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07.12.2017 Shoreline Spotlight

A monthly submission from the Marine Resources Task Force

July 12, 2017
By Bill Veach, MRTF Chair , Fort Myers Beach Bulletin, Fort Myers Beach Observer

To me, it felt like opening a fizzy drink accompanied by the sounds of ahhh. It could have come when you walked out onto a relatively empty beach or just turning onto Estero Boulevard with ease. That time between the school's spring and summer vacation, we become a quiet, small island town again. Our hard working small business people get a well-earned break and the rest of us get to enjoy some calm island life. It was the spring, the beginning of the growing season, and island residents were getting our version of spring break. Even though we are always green, spring is still an explosion of natural fertility. Flowers seem to pop up everywhere and the sounds and sights of nesting birds were all around us. Now that the blanket of summer has settled down upon us, the frenzy continues. We have had northern cardinals, European starlings, mockingbirds and an adorable pair of red-bellied woodpeckers nesting in our yard. We watched them build their nests, call for mates, mind the eggs and chicks, and then enjoyed the excitement as chicks take their first chaotic flight from tree to tree.

Many of our shorebirds have taken off for nesting grounds north, although some remain for a variety of reasons including nesting. Now it's officially and dramatically summer, and summer is the growing season and is also the nesting season for some interesting and threatened birds. snowy plovers, Wilson's plovers and least terns have been nesting on our little island and are now joined by black skimmers. Snowy plovers are a threatened species, with only a couple of hundred mating pairs in the entire state. Plovers are small shorebirds with distinctive stop and start movements when they are feeding in the surf wash, like watching a teenage learn to drive a stick shift.They need open, natural beaches with gentle slopes as nesting areas; the same kind of beach that is popular with us as well. These nesting areas are vulnerable to storms, predation and human interference. There are few breeding areas in Florida for these rare shorebirds, and Fort Myers Beach is one of them.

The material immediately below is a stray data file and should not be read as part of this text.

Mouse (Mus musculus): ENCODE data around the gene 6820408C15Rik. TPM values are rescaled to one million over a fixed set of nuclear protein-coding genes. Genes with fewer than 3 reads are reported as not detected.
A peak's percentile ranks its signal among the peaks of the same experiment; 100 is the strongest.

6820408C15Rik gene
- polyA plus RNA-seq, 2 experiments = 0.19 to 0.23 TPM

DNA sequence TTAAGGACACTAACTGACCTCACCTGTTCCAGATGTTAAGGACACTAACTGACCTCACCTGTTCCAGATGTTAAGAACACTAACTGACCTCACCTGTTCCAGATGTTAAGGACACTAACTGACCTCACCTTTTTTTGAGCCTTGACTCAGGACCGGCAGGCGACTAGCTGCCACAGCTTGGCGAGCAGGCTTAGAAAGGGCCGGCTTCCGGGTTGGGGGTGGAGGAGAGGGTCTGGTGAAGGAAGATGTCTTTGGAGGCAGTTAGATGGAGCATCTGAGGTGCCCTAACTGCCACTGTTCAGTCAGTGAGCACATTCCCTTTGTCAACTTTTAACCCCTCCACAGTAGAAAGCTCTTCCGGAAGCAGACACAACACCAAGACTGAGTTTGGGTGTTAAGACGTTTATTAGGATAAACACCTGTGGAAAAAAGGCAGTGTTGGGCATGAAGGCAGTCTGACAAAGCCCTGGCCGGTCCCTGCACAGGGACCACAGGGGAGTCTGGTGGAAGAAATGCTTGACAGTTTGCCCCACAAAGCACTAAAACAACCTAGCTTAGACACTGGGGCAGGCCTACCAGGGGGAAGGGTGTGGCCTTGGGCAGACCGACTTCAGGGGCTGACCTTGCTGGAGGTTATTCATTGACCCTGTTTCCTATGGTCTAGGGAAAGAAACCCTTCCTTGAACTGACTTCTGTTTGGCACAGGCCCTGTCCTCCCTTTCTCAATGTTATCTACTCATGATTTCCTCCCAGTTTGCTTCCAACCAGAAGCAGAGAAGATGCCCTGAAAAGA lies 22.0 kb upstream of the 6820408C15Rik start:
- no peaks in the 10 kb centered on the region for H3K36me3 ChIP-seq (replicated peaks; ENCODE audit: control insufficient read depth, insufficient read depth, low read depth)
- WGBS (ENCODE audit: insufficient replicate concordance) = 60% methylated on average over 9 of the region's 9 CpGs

Least terns are all about precision, diving into the water for a single small fish. They become protective of the nests and chicks in the colony when someone gets too close and will dive at you and even try to poop on you. They drive off their natural predators such as crows and gulls in the same way. I can tell you from personal experience that they poop with a precision similar to their hunting.

Article Photos

The black skimmers' lower mandible is razor thin from the front and thick from the side. They fly over the shore hunting for fish just below the water's surface. Bill Veach.

Black skimmers look like long billed gulls from a distance, but they are unique and interesting birds. Their lower mandible is razor thin from the front and thick from the side. They can comfortably fly over the surface of the water with their lower mandible skimming the water scanning for fish just below the surface. They become a common sight in the evening during nesting season as they head out to look for food. I know I shouldn't play favorites, but I love watching skimmers elegantly fly over the water while keeping their lower mandible just under the surface.